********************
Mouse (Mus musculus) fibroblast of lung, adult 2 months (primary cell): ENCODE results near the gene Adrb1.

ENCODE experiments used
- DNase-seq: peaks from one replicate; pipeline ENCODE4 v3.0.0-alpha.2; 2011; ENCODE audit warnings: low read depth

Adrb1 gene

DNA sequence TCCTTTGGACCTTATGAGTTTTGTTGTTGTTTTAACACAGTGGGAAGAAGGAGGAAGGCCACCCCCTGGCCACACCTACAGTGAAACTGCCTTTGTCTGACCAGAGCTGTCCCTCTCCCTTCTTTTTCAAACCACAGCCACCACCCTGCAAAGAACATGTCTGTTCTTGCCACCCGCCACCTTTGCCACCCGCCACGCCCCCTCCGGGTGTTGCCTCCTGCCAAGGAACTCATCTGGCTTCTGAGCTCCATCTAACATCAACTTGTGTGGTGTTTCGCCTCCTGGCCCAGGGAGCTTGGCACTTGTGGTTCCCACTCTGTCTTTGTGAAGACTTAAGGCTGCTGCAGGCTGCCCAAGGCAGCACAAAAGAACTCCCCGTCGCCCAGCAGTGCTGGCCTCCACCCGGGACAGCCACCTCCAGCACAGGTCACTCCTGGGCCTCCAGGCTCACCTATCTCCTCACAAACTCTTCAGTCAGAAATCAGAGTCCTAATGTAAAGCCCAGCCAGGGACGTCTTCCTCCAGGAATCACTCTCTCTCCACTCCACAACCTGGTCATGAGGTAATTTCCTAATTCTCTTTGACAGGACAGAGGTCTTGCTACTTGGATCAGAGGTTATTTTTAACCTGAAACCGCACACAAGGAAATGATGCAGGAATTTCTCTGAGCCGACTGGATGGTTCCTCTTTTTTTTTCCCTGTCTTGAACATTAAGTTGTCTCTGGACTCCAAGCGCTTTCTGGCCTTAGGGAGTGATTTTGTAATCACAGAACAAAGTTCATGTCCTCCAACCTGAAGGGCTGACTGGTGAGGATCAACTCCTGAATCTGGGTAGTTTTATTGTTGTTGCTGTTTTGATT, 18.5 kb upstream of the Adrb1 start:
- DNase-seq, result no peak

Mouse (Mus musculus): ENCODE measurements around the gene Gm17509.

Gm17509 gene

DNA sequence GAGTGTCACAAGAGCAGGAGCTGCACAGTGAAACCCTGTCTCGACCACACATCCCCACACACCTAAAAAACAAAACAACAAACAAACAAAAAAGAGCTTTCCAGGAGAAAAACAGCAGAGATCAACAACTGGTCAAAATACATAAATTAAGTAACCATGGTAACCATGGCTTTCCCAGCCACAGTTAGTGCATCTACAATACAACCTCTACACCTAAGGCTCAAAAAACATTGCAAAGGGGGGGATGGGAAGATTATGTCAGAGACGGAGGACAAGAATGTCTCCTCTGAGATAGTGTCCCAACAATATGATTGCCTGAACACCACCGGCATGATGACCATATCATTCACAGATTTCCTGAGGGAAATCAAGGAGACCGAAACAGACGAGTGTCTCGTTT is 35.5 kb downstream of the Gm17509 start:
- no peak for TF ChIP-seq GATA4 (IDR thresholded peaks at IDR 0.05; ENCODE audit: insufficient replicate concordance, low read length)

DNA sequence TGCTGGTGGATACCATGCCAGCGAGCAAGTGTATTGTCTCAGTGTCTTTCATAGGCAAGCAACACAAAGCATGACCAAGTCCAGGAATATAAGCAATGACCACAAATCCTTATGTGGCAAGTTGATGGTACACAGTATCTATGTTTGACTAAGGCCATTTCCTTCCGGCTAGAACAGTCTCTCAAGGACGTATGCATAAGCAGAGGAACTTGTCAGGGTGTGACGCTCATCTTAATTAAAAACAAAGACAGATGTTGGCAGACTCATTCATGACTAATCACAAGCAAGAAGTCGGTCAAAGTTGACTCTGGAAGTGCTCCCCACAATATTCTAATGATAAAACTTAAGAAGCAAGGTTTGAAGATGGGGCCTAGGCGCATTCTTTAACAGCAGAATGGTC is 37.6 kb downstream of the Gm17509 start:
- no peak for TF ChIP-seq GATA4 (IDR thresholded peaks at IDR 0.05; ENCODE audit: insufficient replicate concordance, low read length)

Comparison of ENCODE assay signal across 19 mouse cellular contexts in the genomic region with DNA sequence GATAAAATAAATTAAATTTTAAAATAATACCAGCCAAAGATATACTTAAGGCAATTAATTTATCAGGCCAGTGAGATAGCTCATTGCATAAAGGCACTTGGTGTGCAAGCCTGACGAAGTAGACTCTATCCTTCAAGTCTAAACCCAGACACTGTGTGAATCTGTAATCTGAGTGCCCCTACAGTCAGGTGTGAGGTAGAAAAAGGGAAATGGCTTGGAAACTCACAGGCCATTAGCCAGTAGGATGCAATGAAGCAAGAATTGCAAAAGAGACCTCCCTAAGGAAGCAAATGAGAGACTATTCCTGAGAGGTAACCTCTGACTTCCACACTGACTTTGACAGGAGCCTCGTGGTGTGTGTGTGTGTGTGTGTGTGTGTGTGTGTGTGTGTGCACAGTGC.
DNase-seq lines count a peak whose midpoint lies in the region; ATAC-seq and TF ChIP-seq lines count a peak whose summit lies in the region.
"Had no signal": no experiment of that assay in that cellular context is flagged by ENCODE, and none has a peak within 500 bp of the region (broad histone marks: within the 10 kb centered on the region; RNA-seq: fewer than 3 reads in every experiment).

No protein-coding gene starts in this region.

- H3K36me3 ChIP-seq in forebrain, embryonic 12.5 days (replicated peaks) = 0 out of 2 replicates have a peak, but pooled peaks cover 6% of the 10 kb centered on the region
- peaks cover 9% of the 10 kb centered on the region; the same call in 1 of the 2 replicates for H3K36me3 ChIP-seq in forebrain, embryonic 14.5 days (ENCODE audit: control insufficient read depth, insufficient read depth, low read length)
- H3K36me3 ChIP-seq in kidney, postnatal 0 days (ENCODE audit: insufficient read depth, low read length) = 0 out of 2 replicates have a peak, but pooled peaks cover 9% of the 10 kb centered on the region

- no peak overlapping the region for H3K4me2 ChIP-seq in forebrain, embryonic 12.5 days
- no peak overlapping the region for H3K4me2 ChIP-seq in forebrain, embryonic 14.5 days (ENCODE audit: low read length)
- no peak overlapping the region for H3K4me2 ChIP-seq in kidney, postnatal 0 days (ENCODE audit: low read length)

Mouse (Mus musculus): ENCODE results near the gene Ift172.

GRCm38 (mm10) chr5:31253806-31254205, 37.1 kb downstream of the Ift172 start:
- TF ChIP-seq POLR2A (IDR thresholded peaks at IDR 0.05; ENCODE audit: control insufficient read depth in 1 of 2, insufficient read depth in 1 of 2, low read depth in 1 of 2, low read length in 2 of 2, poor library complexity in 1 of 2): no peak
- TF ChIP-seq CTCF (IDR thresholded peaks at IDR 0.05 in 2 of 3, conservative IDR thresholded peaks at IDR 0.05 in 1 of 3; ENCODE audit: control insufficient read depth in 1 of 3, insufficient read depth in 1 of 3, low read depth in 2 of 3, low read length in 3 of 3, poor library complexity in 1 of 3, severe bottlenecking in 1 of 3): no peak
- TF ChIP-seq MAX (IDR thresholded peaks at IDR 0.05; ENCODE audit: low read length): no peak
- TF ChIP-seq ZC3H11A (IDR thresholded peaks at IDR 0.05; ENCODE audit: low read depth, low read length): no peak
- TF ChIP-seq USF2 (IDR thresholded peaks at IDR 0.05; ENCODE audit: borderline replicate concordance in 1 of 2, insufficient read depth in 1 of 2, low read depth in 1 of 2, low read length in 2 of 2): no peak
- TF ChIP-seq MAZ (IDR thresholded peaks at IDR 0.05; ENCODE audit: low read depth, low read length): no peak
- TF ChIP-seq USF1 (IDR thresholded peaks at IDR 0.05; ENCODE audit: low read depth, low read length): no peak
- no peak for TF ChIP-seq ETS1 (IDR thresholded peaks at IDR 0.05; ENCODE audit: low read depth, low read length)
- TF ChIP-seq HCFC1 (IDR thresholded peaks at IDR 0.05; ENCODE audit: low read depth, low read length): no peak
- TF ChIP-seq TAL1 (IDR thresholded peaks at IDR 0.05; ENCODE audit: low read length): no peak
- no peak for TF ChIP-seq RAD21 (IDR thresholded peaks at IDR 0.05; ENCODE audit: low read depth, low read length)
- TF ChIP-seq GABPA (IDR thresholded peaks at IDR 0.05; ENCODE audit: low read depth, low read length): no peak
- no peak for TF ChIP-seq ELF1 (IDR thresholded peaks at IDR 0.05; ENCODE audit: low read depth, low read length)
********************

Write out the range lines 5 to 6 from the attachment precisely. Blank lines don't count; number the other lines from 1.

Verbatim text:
DNA sequence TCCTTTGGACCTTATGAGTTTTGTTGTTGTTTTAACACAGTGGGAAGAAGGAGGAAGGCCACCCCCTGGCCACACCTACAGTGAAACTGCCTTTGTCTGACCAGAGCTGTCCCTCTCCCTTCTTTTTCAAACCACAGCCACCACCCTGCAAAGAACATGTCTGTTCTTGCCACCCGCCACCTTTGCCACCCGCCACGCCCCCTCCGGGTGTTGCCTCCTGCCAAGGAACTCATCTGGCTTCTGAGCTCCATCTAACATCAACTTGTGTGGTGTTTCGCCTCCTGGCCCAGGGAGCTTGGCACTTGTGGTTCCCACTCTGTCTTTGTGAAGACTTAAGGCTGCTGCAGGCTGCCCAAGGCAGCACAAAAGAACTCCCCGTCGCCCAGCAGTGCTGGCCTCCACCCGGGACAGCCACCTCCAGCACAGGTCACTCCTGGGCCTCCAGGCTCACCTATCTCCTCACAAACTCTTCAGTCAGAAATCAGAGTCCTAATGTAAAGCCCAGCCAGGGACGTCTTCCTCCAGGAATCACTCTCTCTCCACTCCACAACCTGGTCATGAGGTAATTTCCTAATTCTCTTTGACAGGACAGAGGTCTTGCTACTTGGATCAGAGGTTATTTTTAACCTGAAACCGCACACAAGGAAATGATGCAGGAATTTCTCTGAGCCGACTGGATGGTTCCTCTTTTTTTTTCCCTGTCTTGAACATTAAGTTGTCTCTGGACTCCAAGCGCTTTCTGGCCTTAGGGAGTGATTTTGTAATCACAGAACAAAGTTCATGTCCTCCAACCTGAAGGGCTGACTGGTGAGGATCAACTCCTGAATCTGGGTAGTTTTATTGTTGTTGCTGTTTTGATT, 18.5 kb upstream of the Adrb1 start:
- DNase-seq, result no peak